Dwight Yoakam Re-Signs with Warner Bros.; Artists Revisit Cash’s Bitter Tears; New Music Videos

Ken Morton, Jr. | July 14th, 2014

  • Tommy Ramone, the last surviving original member of The Ramones, passed away on July 11. In recent years, Ramone played in roots duo Uncle Monk.
  • Ashley Monroe was discharged from a Nashville hospital yesterday after being admitted with a severe kidney infection late last week. She’ll resume her tour on July 18 in Cincinnati. (via press release)
  • Sarah Buxton, Daniel Tashian, Kate York, and Ian Fitchuk formed a band called Skyline Motel. They released a self-titled EP that you can sample here.
  • There aren’t any other details except for a mysterious pre-sale listing on Amazon, but it looks like Randy Travis may have recorded a second duets album back when he did his first one, as Influence 2: The Man I Am is scheduled to be released by Warner Nashville on August 12.
  • Sugarland’s Kristian Bush released a lyric video for his first solo single, “Trailer Hitch.”
  • Shania Twain to The Calgary Herald: “[Recording is] my priority this year and I will be in the studio as soon as I can get in, get my ducks in a row — I’m working on it all the time right now.”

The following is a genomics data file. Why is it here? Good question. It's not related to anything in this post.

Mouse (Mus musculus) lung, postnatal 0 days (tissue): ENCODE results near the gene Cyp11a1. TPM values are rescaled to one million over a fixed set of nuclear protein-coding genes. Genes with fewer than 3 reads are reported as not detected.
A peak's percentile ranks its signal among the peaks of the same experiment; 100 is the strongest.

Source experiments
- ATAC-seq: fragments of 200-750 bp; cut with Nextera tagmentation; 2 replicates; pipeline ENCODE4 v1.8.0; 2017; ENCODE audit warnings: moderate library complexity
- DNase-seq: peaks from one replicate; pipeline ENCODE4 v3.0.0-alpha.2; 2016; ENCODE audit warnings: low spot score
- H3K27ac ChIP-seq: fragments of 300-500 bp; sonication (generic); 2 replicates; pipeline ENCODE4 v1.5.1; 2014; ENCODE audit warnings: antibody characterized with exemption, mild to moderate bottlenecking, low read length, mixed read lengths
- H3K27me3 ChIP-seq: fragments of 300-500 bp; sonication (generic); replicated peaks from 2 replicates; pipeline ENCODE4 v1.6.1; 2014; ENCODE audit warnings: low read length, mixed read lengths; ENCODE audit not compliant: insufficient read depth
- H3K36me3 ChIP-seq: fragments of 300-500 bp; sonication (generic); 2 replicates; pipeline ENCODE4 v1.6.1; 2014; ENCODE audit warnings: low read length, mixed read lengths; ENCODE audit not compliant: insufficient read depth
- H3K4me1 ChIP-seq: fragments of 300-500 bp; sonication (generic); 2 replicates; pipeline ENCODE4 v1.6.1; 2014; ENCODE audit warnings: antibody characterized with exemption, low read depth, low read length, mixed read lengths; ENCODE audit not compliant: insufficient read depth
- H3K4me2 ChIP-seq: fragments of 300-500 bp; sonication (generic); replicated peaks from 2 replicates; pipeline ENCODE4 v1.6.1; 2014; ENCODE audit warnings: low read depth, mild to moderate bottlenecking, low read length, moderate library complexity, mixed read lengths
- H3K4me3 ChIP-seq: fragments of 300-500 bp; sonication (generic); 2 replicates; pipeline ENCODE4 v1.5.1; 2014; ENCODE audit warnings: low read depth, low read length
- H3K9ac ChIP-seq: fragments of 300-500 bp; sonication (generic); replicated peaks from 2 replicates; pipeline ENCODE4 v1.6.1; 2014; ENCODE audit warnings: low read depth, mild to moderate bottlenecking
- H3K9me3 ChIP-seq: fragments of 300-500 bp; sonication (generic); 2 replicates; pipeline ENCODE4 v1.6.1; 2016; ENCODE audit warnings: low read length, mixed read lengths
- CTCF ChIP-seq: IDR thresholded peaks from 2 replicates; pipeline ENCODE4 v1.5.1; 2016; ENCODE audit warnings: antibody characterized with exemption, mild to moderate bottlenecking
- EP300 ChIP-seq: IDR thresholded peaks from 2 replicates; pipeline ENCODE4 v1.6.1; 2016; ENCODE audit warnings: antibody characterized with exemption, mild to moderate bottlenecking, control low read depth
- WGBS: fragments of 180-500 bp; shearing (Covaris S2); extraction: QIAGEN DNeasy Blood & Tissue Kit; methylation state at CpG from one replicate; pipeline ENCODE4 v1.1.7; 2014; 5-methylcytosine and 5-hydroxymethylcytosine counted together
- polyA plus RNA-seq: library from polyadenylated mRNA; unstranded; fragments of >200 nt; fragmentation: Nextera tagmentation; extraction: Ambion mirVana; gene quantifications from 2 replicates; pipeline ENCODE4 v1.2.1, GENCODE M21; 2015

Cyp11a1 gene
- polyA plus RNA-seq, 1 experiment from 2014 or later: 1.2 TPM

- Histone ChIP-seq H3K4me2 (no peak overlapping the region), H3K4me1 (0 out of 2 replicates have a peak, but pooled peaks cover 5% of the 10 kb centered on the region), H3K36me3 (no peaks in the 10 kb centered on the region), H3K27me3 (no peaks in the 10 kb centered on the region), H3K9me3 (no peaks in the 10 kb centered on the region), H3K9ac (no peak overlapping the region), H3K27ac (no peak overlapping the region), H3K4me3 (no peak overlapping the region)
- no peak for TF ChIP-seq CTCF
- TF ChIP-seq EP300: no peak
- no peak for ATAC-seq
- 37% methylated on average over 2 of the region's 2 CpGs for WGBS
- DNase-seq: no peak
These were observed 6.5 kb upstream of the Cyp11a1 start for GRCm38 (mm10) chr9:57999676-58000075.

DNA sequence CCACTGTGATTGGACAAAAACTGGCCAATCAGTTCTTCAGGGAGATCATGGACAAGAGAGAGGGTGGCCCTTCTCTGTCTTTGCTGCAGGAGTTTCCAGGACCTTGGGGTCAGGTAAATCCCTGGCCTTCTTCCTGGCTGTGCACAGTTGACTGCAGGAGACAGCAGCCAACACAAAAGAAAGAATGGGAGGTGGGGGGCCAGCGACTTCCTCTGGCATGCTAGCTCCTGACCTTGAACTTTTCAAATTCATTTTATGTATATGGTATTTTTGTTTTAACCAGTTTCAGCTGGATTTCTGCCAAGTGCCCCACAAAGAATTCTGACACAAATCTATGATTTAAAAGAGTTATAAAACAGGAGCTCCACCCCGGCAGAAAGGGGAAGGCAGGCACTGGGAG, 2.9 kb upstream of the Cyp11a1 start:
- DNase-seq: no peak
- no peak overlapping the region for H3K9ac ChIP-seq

• Meet Andy Roberts, the guy who’ll be the first fan on the planet to find out where Garth Brooks will kick off his upcoming world tour.  In other Garth news, Trisha Yearwood is joining Brooks’ tour.
  • The adroit C.M. Wilcox has a new Quotable Country feature up over at Country California.
  • Kris Kristofferson, Emmylou Harris, Steve Earle, Bill Miller, Gillian Welch and David Rawlings are just a few of the artists contributing to Look Again to the Wind: Johnny Cash’s Bitter Tears Revisited, a tribute album being released by Sony Masterworks on August 19.
  • Sharla McIver wrote a nice piece about Mary Sarah’s new album for Country Standard Time. Here’s an excerpt: “Getting the stars to agree to lend their voices, and their songs, to a mostly-unknown artist was not as difficult as it might seem. Once they heard her voice, they seemed sold. Perhaps it is Mary Sarah’s love for Patsy Cline, who originally recorded the song, also the first classic country song Mary Sarah learned while on the Texas Opry circuit, or the ease with which Nelson’s voice and hers blend. But with “Crazy,” it is often difficult to remember it is a 17- or 18-year-old girl singing with the legendary singer/songwriter.”